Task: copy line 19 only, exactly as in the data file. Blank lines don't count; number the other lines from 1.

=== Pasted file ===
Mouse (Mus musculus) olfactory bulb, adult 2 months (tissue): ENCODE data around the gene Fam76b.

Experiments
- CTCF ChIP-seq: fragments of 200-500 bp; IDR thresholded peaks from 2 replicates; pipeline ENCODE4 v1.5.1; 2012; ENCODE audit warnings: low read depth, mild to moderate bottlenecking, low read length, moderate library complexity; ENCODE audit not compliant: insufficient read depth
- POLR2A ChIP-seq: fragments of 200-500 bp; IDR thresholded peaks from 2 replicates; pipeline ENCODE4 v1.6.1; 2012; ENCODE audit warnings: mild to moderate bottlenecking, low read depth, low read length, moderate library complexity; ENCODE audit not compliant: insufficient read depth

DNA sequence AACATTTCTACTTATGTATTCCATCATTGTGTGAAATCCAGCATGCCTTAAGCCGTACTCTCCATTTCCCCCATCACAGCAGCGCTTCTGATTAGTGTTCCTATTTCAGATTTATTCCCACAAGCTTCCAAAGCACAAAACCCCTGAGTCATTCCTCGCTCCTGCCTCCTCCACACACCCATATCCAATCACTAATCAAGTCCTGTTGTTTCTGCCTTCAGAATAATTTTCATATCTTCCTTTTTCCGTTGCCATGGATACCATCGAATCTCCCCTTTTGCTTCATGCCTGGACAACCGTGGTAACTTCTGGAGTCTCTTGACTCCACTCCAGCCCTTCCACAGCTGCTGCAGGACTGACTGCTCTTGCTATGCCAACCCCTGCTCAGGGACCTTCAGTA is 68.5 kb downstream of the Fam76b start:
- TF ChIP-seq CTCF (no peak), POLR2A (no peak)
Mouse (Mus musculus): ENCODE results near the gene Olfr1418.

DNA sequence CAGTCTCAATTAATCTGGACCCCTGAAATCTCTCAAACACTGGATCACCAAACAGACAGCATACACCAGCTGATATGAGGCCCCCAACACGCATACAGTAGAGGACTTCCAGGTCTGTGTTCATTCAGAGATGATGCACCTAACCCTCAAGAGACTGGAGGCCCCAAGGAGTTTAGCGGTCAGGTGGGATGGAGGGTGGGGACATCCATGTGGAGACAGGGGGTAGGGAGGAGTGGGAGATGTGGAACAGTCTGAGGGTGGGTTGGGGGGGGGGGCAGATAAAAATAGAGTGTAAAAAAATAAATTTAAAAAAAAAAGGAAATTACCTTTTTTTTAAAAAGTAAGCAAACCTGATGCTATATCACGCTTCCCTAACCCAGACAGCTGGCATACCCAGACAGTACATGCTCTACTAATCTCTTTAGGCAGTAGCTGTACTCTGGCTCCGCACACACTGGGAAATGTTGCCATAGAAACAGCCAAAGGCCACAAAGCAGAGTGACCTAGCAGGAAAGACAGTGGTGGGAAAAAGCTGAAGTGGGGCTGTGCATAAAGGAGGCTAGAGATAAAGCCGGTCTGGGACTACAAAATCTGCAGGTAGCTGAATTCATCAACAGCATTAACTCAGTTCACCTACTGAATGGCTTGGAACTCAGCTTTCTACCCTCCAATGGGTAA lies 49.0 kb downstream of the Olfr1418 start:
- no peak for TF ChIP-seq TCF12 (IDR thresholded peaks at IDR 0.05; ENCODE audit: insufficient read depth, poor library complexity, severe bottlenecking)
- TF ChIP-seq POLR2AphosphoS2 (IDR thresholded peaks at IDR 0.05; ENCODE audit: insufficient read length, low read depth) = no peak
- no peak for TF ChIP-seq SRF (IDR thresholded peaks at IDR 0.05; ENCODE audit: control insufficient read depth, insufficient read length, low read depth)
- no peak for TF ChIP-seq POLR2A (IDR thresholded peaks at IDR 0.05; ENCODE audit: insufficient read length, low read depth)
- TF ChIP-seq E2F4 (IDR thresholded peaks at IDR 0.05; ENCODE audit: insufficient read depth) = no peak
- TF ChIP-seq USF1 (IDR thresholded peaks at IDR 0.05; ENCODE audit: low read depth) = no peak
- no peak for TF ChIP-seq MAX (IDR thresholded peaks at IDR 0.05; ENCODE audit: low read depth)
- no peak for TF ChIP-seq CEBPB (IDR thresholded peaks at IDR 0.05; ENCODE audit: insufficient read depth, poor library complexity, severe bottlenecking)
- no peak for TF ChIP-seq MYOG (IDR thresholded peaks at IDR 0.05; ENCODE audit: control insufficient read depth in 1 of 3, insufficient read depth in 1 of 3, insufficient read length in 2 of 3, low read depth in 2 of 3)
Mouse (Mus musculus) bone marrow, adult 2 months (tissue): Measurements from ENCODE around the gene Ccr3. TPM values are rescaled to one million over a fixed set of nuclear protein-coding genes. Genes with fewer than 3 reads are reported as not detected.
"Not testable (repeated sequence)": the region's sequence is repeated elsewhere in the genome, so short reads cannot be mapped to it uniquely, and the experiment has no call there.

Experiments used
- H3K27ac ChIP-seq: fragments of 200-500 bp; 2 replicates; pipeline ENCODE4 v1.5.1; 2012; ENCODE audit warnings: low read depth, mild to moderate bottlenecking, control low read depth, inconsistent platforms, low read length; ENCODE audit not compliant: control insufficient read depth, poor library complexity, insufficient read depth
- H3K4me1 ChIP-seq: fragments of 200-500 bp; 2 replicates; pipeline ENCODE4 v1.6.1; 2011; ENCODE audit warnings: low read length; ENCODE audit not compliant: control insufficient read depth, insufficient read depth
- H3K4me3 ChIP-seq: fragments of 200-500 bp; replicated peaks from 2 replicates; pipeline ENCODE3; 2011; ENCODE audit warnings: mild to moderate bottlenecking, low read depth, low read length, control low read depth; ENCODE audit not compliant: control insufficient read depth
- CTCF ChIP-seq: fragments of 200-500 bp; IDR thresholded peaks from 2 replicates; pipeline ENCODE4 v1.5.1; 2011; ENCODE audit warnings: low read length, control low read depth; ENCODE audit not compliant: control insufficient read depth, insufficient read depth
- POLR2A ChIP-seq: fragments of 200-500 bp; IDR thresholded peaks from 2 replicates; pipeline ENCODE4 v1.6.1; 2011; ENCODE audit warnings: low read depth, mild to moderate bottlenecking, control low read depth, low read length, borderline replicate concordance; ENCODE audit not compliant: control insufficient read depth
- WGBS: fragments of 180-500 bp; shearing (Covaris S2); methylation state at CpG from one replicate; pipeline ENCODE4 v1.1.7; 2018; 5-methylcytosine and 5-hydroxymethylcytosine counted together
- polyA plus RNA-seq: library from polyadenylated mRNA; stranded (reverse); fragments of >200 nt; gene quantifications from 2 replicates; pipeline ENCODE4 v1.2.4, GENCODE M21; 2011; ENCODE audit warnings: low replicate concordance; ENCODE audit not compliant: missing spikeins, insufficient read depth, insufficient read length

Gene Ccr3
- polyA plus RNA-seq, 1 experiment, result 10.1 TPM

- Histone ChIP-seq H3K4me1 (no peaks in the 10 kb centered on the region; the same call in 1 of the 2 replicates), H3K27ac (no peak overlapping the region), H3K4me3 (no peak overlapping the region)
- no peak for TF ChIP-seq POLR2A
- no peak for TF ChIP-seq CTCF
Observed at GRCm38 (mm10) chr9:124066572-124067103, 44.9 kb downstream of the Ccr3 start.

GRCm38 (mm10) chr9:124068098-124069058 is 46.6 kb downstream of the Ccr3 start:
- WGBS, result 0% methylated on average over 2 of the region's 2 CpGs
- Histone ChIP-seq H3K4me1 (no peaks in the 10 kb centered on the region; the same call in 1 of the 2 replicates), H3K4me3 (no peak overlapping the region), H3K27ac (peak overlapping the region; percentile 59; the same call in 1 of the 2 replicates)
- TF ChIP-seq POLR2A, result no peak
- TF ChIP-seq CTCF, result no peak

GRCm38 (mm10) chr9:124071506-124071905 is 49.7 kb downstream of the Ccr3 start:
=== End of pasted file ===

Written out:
"Not testable (repeated sequence)": the region's sequence is repeated elsewhere in the genome, so short reads cannot be mapped to it uniquely, and the experiment has no call there.